Monday, August 16, 2010

So you think you are a contrarian?

Under-appreciated statistics on contrarians

1) 98% of contrarians at the Pamplona "running of the bulls" get run-over
2) 98% of people view themselves as having a unique and insightful opinions, when in fact it was simply derived from another commentator (i.e- Fox news, network media, blogs)

That being said, we here at are ready to boldly assert we are considering a true "contrarian" play. Namely, we are looking at several stocks in the disgusting for-profit education sector. Congress is concerned about education quality and rapid-growth of for-profit schools, which tend to leech off of federal student loan programs. In particular, our efforts are focused on the least-liked names in the least-liked sector of the market:

1. COCO- Corinthian Colleges: $5.23 last trade, valued at 1/3rd of TTM sales, 1.9x Ebitda, or 3.2x earnings . The stock is down 75% since April 2010 (past 4 months) and trades at a market capitalization of $460Mln.

Ironically, COCO paid nearly $400Mln cash to acquire a higher-quality college chain (Heald) in 2010. Had they saved their money, they would be trading at/near their cash position on the balance sheet. The entire value of COCO appears to be comprised of Heald College and the 17% of revenue derived from Canada. There appears to be little value placed on the bulk of COCO's principal business unit "Everest College". Most of COCO's revenue comes from vocational programs (auto tech, etc) or 2-year associates degrees.

Washington Post owns 9% of COCO stock and my belief is this company is likely to receive a private-equity or third-party bid for the company. It is difficult to estimate what impact government efforts to limit Federal student loans will have, but I do not believe it will destroy this company (although it could cause sales/earnings to take a hit).

2. WPO- Washington Post: $318 last trade, valued at .48x sales, 2.9x ebitda, 10x earnings. WaPo is down 44% from its April peak ($2.3Bln enterprise value), following a Barron's analysis that WaPo "is the most undervalued stock in the entire media sector". If the statement was remotely true in April, then it is even more so today!

Interestingly, WaPo generates earnings from multiple segments outside of for-profit education. It owns a number of cable-tv monopolies that generated nearly $300Mln Ebitda, which at a 7x multiple= $2.1Bln valuation. The company also owns its namesake newspaper and broadcast tv stations which are worth between $500Mln-$1Bln. On top of this, it had more than $1Bln cash on its balance sheet ($600Mln net of debt outstanding).

Essentially, WaPo is trading at a 13% discount to fair value, entirely ignoring the value of its Kaplan education division ($2.3Bln enterprise value vs. $2.6Bln estimated value of non-education businesses). So, any valuation assigned to WaPo's education segment is "gravy", as some might say. Considering that the education segment generated $377mln EBITDA over the past twelve months, it is clearly WORTH SOMETHING, even if its business activity is viewed in a low-light. If we assign a distressed EBITDA multiple of 2-3x, that segment should be valued between $750-1.1Bln.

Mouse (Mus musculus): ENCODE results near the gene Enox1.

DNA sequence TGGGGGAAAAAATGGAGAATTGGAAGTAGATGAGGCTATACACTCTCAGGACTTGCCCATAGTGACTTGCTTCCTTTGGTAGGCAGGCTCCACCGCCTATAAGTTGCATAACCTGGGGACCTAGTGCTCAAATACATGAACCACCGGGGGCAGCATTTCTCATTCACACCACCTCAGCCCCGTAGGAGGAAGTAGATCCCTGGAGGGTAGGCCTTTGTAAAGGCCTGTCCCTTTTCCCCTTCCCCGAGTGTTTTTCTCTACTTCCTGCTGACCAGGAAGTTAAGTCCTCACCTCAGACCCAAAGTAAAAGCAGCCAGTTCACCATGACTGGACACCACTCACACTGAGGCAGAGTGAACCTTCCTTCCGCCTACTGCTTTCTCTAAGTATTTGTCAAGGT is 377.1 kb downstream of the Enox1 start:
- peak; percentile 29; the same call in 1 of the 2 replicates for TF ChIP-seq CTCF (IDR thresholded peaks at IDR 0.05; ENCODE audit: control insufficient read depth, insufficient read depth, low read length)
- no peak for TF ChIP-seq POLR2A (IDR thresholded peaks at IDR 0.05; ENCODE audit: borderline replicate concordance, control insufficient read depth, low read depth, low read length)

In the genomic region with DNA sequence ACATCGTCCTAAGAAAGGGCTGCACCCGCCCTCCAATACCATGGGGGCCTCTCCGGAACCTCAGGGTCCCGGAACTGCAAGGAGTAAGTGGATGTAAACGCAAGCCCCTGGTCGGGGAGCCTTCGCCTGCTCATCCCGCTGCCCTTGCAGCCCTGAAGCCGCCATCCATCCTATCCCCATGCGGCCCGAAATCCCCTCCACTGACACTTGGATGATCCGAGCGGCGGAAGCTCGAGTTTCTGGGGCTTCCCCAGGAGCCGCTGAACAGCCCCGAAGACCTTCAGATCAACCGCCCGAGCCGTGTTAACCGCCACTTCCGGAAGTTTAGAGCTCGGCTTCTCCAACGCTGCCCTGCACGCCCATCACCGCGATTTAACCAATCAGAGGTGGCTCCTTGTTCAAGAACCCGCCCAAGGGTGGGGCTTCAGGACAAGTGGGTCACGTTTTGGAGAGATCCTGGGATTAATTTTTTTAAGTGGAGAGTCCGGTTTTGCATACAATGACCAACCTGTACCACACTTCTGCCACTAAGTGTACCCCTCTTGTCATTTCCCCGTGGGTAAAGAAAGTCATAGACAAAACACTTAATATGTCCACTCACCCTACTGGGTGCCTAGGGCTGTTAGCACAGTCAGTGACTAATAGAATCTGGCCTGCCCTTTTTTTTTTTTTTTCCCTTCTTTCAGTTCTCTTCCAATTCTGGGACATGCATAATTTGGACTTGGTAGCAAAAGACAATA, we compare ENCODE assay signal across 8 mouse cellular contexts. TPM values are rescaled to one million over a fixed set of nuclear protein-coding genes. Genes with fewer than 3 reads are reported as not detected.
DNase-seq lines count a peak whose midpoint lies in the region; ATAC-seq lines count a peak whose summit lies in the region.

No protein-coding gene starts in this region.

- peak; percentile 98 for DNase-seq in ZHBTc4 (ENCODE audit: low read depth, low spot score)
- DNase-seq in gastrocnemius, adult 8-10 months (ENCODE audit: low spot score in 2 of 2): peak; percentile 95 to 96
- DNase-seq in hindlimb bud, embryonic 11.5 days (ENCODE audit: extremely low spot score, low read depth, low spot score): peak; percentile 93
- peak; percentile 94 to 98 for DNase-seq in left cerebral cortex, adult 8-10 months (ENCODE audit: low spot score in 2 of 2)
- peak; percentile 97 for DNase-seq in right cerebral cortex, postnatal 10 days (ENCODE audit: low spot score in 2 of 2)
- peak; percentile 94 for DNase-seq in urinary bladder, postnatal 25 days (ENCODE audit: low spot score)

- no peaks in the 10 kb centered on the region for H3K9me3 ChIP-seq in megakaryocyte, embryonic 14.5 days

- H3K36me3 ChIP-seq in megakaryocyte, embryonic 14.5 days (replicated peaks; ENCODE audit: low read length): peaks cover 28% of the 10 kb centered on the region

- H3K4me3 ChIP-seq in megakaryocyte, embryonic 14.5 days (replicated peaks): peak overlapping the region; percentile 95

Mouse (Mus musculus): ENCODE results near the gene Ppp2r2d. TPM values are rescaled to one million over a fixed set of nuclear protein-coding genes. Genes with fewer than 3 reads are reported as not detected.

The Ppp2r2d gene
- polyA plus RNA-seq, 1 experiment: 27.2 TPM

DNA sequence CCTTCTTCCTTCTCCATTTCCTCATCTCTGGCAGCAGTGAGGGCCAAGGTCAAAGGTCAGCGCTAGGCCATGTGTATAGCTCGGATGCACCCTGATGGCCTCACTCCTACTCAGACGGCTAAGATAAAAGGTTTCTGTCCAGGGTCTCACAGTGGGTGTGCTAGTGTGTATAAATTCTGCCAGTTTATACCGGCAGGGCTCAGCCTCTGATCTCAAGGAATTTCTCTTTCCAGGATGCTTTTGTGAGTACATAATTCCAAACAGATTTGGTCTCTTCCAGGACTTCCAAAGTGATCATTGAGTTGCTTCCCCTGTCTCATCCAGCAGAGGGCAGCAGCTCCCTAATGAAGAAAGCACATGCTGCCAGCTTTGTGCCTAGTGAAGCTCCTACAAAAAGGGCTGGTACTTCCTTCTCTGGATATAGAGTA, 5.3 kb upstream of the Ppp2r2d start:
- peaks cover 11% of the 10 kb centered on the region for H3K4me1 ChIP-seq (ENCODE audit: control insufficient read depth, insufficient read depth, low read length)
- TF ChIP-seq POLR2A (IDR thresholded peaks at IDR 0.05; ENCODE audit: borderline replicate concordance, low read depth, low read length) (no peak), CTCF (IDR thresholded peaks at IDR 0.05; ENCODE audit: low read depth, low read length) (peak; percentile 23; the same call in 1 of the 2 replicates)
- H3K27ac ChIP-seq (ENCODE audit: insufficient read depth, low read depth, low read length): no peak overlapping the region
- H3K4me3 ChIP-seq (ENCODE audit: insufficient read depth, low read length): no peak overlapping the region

So, combining our $2.6Bln base-line value for non-education segments of WaPo with our $750Mln base-line value for WaPo's Kaplan segment, our estimate of enterprise value increases to $3.35Bln. This valuation equates to $507 per share and represents 60% upside to the current stock price. Warren Buffett owns nearly 20% of WaPo, although its unclear if he has any interest in buying more.

Key potential catalysts that drive our "contrarian" spirit:
1) Stocks are significantly oversold within a very short time-frame

2) Both businesses have segments that are "high-quality" or immune from proposed federal legislation on "gainful employment", as it pertains to eligibility to issue Title IV student loans.

3) The value of the higher-quality, "immune" businesses exceeds the current market valuation on COCO/WPO stock

4) Federal legislation on gainful employment will not occur until AFTER upcoming 2010 congressional elections. If Democrats lose control of Congress, I believe odds of current legislation being passed decrease significantly.

5)As currently written, the new student-loan requirements are specifically designed to exclude poor, highly levered minorities. In particular, the bill will effectively shut-out those minorities with low-paying jobs and difficulty with reading/higher math. Curiously, Democrats want to spend hundreds of billions putting subprime borrowers into homes, but now want to curtail loans designed to educate those same subprime borrowers (giving them a shot at higher-paying jobs)?

6) One other potential catalyst is that for-profit schools underwrite their own loans and become a hybrid teacher/student-loan company. Interest rates would have to rise, defaults would be problematic, but in such a scenario the core business survives

7) Costs at for-profit schools rise less than non-profits. Most non-profits are focused on expanding their campuses and building giant altars to the football-gods (massive stadiums) or their own hubris. As such, for-profit schools will be better able to manage flat/negative growth in tuition rates than non-profits.

8) It is unlikely that any politician passes a bill that bankrupts the for-profit schools overnight. Take Corinthian as an example. Their student enrollment is currently 110,000 students. They have been around since 1995, which means more than 1,000,000 students would have worthless degrees thanks to a legislative effort by Congress. How will an out-of-work constituent feel to re-write their work resume' and remove their education credentials? How would that make them vote?

No comments: